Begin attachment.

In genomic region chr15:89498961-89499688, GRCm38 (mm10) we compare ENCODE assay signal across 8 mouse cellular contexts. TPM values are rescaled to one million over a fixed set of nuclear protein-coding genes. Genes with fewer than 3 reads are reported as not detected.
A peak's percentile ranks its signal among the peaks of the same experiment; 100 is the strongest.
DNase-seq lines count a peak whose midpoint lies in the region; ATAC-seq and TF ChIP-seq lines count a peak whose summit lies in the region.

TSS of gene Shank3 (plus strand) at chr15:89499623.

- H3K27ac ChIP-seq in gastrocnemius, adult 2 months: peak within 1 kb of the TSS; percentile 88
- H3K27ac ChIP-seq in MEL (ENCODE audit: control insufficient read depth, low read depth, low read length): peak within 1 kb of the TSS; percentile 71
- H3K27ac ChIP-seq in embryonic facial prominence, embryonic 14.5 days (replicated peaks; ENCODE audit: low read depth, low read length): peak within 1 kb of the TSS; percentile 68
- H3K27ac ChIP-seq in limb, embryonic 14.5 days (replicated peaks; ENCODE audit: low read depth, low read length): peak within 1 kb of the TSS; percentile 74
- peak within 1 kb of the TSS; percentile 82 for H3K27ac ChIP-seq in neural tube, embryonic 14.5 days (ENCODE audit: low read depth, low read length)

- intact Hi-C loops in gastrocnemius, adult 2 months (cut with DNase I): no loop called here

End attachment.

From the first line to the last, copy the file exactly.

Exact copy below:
In genomic region chr15:89498961-89499688, GRCm38 (mm10) we compare ENCODE assay signal across 8 mouse cellular contexts. TPM values are rescaled to one million over a fixed set of nuclear protein-coding genes. Genes with fewer than 3 reads are reported as not detected.
A peak's percentile ranks its signal among the peaks of the same experiment; 100 is the strongest.
DNase-seq lines count a peak whose midpoint lies in the region; ATAC-seq and TF ChIP-seq lines count a peak whose summit lies in the region.

TSS of gene Shank3 (plus strand) at chr15:89499623.

- H3K27ac ChIP-seq in gastrocnemius, adult 2 months: peak within 1 kb of the TSS; percentile 88
- H3K27ac ChIP-seq in MEL (ENCODE audit: control insufficient read depth, low read depth, low read length): peak within 1 kb of the TSS; percentile 71
- H3K27ac ChIP-seq in embryonic facial prominence, embryonic 14.5 days (replicated peaks; ENCODE audit: low read depth, low read length): peak within 1 kb of the TSS; percentile 68
- H3K27ac ChIP-seq in limb, embryonic 14.5 days (replicated peaks; ENCODE audit: low read depth, low read length): peak within 1 kb of the TSS; percentile 74
- peak within 1 kb of the TSS; percentile 82 for H3K27ac ChIP-seq in neural tube, embryonic 14.5 days (ENCODE audit: low read depth, low read length)

- intact Hi-C loops in gastrocnemius, adult 2 months (cut with DNase I): no loop called here